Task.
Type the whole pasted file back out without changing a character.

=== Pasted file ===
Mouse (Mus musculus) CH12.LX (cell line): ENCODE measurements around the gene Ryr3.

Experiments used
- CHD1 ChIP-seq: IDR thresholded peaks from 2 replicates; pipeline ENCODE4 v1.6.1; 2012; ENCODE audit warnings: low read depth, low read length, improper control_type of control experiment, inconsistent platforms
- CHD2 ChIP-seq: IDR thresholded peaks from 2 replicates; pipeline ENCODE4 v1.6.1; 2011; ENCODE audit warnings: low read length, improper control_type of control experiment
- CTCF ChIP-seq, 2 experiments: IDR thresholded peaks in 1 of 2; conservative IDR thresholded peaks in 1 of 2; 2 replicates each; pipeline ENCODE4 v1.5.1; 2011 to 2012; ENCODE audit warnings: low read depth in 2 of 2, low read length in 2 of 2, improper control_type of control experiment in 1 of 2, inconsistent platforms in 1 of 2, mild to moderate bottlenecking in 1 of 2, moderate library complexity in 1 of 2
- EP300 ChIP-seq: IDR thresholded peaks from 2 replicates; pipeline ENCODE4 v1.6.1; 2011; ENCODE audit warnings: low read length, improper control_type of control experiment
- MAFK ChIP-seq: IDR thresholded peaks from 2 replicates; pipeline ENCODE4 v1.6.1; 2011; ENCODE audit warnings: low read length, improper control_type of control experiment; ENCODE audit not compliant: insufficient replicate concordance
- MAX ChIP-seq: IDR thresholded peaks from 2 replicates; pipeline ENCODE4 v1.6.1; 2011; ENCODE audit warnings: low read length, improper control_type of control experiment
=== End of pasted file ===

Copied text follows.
Mouse (Mus musculus) CH12.LX (cell line): ENCODE measurements around the gene Ryr3.

Experiments used
- CHD1 ChIP-seq: IDR thresholded peaks from 2 replicates; pipeline ENCODE4 v1.6.1; 2012; ENCODE audit warnings: low read depth, low read length, improper control_type of control experiment, inconsistent platforms
- CHD2 ChIP-seq: IDR thresholded peaks from 2 replicates; pipeline ENCODE4 v1.6.1; 2011; ENCODE audit warnings: low read length, improper control_type of control experiment
- CTCF ChIP-seq, 2 experiments: IDR thresholded peaks in 1 of 2; conservative IDR thresholded peaks in 1 of 2; 2 replicates each; pipeline ENCODE4 v1.5.1; 2011 to 2012; ENCODE audit warnings: low read depth in 2 of 2, low read length in 2 of 2, improper control_type of control experiment in 1 of 2, inconsistent platforms in 1 of 2, mild to moderate bottlenecking in 1 of 2, moderate library complexity in 1 of 2
- EP300 ChIP-seq: IDR thresholded peaks from 2 replicates; pipeline ENCODE4 v1.6.1; 2011; ENCODE audit warnings: low read length, improper control_type of control experiment
- MAFK ChIP-seq: IDR thresholded peaks from 2 replicates; pipeline ENCODE4 v1.6.1; 2011; ENCODE audit warnings: low read length, improper control_type of control experiment; ENCODE audit not compliant: insufficient replicate concordance
- MAX ChIP-seq: IDR thresholded peaks from 2 replicates; pipeline ENCODE4 v1.6.1; 2011; ENCODE audit warnings: low read length, improper control_type of control experiment